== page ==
At least from where I was sitting up on the stage, it looked as if Paul Krugman was an excellent guest for this OAH conference with a strong thematic thread focused on leadership. We asked him to come because we knew he had thought a great deal about how we can apply what we know about economic history to economic policy, and how people at the Federal Reserve, the IMF, and in the White House and Congress have both succeeded and failed in doing so. He was gracious and insightful in talking about these issues in terms of both recent history and the more distant history of the Great Depression. We had apposite questions from what certainly seemed like an engaged audience. I know Naomi Lamoreaux [fellow discussant, of Yale University]and I got a great deal out of our discussion, and I hope the other conference attendees did too.

The next plenary, “The National Park Service at 100: A Conversation with Robert Stanton,” featured lively conversation with former NPS Director Stanton, Gary Nash of UCLA, and William Cronon of the University of Wisconsin. Christine Arato, Chief Historian, Northeast Region, National Park Service*, shared her thoughts on the plenary:

Bob Stanton invoked John Hope Franklin’s call for “places that move us to a higher resolve to become  better citizens.” I think this aspiration towards “wholeness” (to borrow from the excellent work of Danielle Allen) underscores the need for parks as classrooms, but not in the vein of didactic instruction. Instead, I hope that the work of the NPS in our next century creates spaces for the courageous practices of reciprocity and empathy, skills learned not just through knowing but also in doing. We need these places to be better citizens of the world not only through frank encounters with our past, but in conversation about our responsibilities to one another. This is a goal that will demand the higher resolve of a much larger community of practice, a sort of large landscape conservation for, of, and by We the People.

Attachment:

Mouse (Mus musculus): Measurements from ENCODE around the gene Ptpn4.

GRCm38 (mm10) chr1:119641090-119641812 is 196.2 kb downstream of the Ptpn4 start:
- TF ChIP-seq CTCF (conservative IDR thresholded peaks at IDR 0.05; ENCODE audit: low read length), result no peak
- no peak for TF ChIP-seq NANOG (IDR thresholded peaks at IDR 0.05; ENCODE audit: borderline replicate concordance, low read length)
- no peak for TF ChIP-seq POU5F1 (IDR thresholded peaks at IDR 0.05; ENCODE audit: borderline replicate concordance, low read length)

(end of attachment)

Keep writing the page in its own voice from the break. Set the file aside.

(*The views and conclusions expressed in this statement are those of the author and should not be interpreted as representing the opinions or policies of the National Park Service of the United States Government.)

Also in the audience, Anne Mitchell Whisnant, adjunct associate professor of history, University of North Carolina at Chapel Hill and a coauthor of Imperiled Promise: The State of History in the National Park Service (2012) commented:

I was heartened to find the OAH continuing to sponsor high-level conversations about the future of history in the NPS—a matter that should be of central concern to all American historians. I was glad to hear a number of issues we raised in Imperiled Promise mentioned —persistent NPS underfunding, problematic elements of NPS culture, and the need to attend to the agency’s own history. The most poignant moment to me in that regard was Director Stanton’s observation that the memory of family road trips to the National Parks—typically considered as universal and often cited as a key driver of parks visitation– is not a history that most black Americans can call to mind. I have high hopes that Mr. Stanton might bring Imperiled Promise’s recommendations about developing leadership to support courageous history work in the NPS to the attention of current NPS Director Jon Jarvis. The session left me grateful for the OAH’s ongoing investment in history practice in the Park Service.

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A reception immediately followed the NPS plenary.

IMG_4360_Grad student receptionAmong the many receptions held on Friday evening was one for graduate students. Students at a variety of stages in their educational careers, from being weeks away from their dissertation defense to deciding which graduate programs would be the best fit, met to chat in a relaxed and cozy setting.